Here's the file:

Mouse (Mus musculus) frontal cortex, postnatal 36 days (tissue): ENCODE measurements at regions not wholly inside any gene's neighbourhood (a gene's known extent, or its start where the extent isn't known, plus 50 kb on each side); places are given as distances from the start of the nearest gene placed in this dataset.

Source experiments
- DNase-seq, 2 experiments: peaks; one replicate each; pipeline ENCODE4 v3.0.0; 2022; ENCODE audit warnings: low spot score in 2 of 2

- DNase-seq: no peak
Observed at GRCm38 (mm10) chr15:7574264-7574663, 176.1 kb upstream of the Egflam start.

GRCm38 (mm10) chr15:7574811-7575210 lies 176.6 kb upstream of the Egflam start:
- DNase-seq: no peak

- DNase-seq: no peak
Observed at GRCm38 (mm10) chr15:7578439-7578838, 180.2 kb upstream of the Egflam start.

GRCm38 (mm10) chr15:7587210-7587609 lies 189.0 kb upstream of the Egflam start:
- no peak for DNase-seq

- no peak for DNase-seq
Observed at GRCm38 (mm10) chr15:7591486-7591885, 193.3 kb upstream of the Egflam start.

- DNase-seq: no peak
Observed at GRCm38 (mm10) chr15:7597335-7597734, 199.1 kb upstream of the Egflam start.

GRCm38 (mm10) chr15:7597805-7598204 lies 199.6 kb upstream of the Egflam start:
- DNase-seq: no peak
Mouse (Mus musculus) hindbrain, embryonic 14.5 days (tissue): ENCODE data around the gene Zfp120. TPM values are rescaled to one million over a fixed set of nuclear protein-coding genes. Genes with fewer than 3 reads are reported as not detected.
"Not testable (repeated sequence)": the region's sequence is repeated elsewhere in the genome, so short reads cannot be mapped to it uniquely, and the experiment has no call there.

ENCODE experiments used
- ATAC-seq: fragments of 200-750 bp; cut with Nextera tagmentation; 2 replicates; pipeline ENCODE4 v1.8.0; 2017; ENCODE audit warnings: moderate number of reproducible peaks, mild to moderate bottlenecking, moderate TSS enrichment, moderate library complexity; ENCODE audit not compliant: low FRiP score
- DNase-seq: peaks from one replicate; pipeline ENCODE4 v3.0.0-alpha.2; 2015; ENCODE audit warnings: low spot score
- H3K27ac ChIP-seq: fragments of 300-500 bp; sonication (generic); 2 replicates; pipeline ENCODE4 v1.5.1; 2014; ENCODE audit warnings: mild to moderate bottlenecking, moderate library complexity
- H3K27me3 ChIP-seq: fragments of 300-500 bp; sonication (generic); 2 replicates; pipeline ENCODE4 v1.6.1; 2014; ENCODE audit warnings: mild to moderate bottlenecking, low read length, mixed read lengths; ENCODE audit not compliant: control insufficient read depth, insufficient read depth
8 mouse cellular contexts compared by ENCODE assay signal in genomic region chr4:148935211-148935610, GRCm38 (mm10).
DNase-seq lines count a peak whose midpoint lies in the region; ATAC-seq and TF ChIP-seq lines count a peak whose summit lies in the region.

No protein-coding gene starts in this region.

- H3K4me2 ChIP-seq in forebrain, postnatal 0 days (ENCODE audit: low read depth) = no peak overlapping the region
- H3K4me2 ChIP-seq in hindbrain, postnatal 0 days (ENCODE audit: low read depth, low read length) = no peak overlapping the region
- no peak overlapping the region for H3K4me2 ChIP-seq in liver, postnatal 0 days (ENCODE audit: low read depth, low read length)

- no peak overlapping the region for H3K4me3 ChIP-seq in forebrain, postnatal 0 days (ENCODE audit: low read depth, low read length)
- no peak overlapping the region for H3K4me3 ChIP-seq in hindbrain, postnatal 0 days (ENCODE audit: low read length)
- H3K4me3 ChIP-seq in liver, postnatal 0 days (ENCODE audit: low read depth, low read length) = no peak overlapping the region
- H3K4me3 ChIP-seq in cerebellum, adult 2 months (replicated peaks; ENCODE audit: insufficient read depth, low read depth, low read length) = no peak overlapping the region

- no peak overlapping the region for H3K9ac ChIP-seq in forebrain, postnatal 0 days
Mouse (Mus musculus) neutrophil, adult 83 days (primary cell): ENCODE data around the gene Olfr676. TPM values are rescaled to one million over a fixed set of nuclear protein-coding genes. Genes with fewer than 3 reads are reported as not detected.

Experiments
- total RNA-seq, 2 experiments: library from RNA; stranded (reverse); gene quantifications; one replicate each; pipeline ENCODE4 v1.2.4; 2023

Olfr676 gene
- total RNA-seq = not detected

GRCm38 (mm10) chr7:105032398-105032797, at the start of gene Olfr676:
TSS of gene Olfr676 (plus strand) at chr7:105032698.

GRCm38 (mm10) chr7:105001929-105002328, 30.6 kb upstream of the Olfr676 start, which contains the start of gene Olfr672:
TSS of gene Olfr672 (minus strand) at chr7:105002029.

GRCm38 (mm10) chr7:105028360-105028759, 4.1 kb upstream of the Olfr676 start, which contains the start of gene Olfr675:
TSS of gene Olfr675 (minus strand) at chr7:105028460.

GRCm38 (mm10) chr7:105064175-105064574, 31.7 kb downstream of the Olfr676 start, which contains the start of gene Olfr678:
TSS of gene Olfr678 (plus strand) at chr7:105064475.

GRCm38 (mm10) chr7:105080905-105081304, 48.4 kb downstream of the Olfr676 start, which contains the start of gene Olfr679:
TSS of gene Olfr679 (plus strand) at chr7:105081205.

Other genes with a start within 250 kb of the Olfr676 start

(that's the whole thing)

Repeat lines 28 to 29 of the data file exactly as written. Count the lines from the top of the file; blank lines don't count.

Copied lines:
- H3K4me2 ChIP-seq in forebrain, postnatal 0 days (ENCODE audit: low read depth) = no peak overlapping the region
- H3K4me2 ChIP-seq in hindbrain, postnatal 0 days (ENCODE audit: low read depth, low read length) = no peak overlapping the region